The use of the pry chamfer region 128 on alternate brackets 100 also permits the removal of bracket 100 from roof surface 500 by placing a device, such as a wedge, pry bar, hammer or the like under one or more pry chamfer regions 128. Pulling upward and away from the roof surface as indicated by arrow C in FIG. 6 will cause bracket 100 to disengage from roof surface 500. The nails which were previously secured within holes 124 can then be reinserted if desired into the holes left by bracket 100 in roof surface 500 and hammered flush against roof surface 500.

FIG. 7 depicts a plurality of brackets, constructed in accordance with either the first or second embodiments of the present invention, stacked or nested, upon one another. It will be appreciated from the following disclosure that the improved roof catchboard bracket, constructed in accordance with either the first or second embodiments of the present invention, can easily be removed from one another.

Brace 22 or 122 of bracket 10 or 100, respectively, is constructed to receive the underside of each successive shell 22 (122) of each respective successive bracket 10 or 100, allowing the nesting of successive brackets. In addition, each recessed region 16 and 18 of the brackets receives each successive respective recessed region 16 and 18 of successive shells and assist in securing each successive nested bracket. To remove a bracket from the nested group, one can merely pull the bracket, grabbing from pull tab 50 at the apex of shell 22 (122). This ensures easy removal of successively nested brackets.

Reference is now made to FIG. 8 of the drawings which depicts the present, preferred embodiment of the present invention. Reference numbers used in FIG. 8 where related to components depicted in the roof catchboard brackets in earlier Figures are now numbered in the corresponding 200 number series. Bracket 200 is a one-piece integrally formed and molded L-shaped bracket preferably constructed from a polycarbonate plastic resin material. Since polycarbonate plastic resin is an extremely strong plastic, it will function exceptionally well as the material used for forming a roof catchboard bracket in accordance with the present invention. However, since such plastic material is solvent sensitive and may crack when coming in contact with hydrocarbons, it is important that an appropriate warning be placed on or in connection with the bracket to avoid exposure to hydrocarbon materials.

Bracket 200 includes an elongated first leg 211 and a second upstanding leg 240, with an intermediate brace portion 222 therebetween which acts to brace second leg 240 against first leg 211 to withstand the normal pressures to be exerted thereon as workers apply force against the 24 catchboard to be attached or secured thereto. Like the earlier embodiments, first leg 211 includes keyhole nail slots 224, as depicted, and second leg 240 includes corresponding keyhole nail slots, as depicted.

Bracket 200 also includes a skirt 230 and pry chamfer regions 228 on opposite sides thereof and an aperture 250 at the apex of brace 222 which defines a pull tab for a finger purchase to permit nested brackets to be pulled and released from a nested stack of brackets 200.

Concerning nesting, each of brackets 200 includes recessed slots 216 on opposite sides of brace portion 222, the purpose of which will now be described also in connection with FIG. 9. Each opposing slot 216 includes a projecting portion 217 which is adapted to mate with L-shaped legs 300 on the underside of each of brackets 200. In this regard, the vertical walls defining the L-shaped legs include recessed portions 302 which releasably mate with projecting portions 217 so that, when nested, respective corresponding catchboard brackets can be releasably attached one on top of the other in staggered relationship. Pulling up through slot 250 on upper brackets 246, or exerting a lateral force from the underside will release the brackets from their respective nesting positions.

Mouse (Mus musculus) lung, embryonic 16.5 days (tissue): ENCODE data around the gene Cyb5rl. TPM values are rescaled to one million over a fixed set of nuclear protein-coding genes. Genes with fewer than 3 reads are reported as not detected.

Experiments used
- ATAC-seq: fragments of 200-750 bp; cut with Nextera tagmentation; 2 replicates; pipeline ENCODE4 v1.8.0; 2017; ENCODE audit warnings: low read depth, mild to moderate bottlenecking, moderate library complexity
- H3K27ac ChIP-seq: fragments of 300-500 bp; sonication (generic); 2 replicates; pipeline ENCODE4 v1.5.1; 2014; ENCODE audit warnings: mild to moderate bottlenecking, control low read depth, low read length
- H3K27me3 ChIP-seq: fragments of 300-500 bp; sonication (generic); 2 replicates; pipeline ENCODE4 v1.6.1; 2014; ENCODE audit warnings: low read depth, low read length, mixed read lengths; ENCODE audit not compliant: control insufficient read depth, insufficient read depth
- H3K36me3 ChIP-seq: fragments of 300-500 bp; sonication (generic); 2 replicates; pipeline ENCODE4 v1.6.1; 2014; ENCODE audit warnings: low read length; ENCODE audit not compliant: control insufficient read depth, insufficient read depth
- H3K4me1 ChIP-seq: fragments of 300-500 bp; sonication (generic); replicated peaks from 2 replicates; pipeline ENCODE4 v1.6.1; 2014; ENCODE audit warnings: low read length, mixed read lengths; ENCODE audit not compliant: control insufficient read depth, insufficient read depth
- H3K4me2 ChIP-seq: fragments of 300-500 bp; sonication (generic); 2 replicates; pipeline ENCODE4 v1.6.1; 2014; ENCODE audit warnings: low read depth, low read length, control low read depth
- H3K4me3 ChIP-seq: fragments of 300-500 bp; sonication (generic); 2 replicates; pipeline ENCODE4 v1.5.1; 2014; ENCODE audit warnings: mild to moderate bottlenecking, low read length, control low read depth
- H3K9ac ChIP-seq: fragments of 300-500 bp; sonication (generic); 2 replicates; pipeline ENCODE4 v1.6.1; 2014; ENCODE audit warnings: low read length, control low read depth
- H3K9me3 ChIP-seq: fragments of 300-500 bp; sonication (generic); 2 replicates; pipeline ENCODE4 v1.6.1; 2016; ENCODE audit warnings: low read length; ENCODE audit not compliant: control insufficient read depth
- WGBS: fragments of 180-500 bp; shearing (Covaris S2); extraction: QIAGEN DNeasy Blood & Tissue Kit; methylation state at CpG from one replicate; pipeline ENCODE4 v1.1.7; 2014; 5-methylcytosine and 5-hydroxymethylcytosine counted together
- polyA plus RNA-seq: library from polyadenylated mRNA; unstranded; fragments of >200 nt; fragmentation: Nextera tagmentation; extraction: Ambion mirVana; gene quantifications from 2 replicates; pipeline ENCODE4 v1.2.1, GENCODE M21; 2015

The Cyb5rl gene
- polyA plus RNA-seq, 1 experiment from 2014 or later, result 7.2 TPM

In this present embodiment, leg 240 is about 4" high, leg 211 is about 13" long, and the brace portion 222 of leg 211 is about 5" in length.

The present invention provides an improved roof catchboard bracket which is formed from a plastic material while providing enhanced features. The bracket is inexpensive to manufacture while providing the necessary support characteristics mandated by OSHA.

It will thus be seen that the objects set forth above, among those made apparent from the preceding description, are efficiently attained and, since certain changes may be made in the constructions set forth without departing from the spirit and scope of the invention, it is intended that all matter contained in the above description and shown in the accompanying drawings shall be interpreted as illustrative and not a limiting sense.

It is also to be understood that the following claims are intended to cover all of the generic and specific features of the invention herein described and all statements of the scope of the invention which, as a matter of language, might be said to fall therebetween.

Patent Citations
Cited PatentFiling datePublication dateApplicantTitle
US1159372 *Oct 16, 1912Nov 9, 1915Charles W GoffShingling-bracket.
US2496556 *Dec 16, 1946Feb 7, 1950Nelson Alvin JScaffold supporting bracket
US4382416 *Feb 17, 1981May 10, 1983Kellogg Smith OgdenDetachable nestable mast steps
US4884775 *Aug 25, 1988Dec 5, 1989Fischer Jr Karl WAdjustable roof bracket
US4946123 *Jul 26, 1989Aug 7, 1990Albert Rino PRoof bracket
US5098093 *May 17, 1990Mar 24, 1992Donovan DupreMounting frame for basketball backboard
US5113971 *Mar 8, 1991May 19, 1992Violet Roy LAdjustable roofing jack
US5165642 *Feb 16, 1990Nov 24, 1992John RihalyShingle holder
US5195710 *Oct 25, 1991Mar 23, 1993Alcatel TelspaceThree-dimensional fixing device
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Referenced by
Citing PatentFiling datePublication dateApplicantTitle
US6698702 *Aug 20, 2002Mar 2, 2004Joseph P. MacriRoofing bracket
US7051988 *Apr 29, 2003May 30, 2006Dayton Superior CorporationBrace for concrete forms
US7828263 *Jul 22, 2004Nov 9, 2010Dayton Superior CorporationConcrete form brace and battering wedge
US8505685Sep 12, 2012Aug 13, 2013Theodore A. RayfieldRoof scaffolding system
US8567732 *Oct 26, 2011Oct 29, 2013Allied-Locke Industries, Inc.Bracket construction for mounting a link chain
EP1426527A1 *Sep 15, 2003Jun 9, 2004Josef HaslerMounting device for a support and safety-line comprising said support
Classifications
U.S. Classification248/237, 248/300
International ClassificationE04G3/26, E04D13/12
Cooperative ClassificationE04G3/26, E04D13/12
European ClassificationE04G3/26, E04D13/12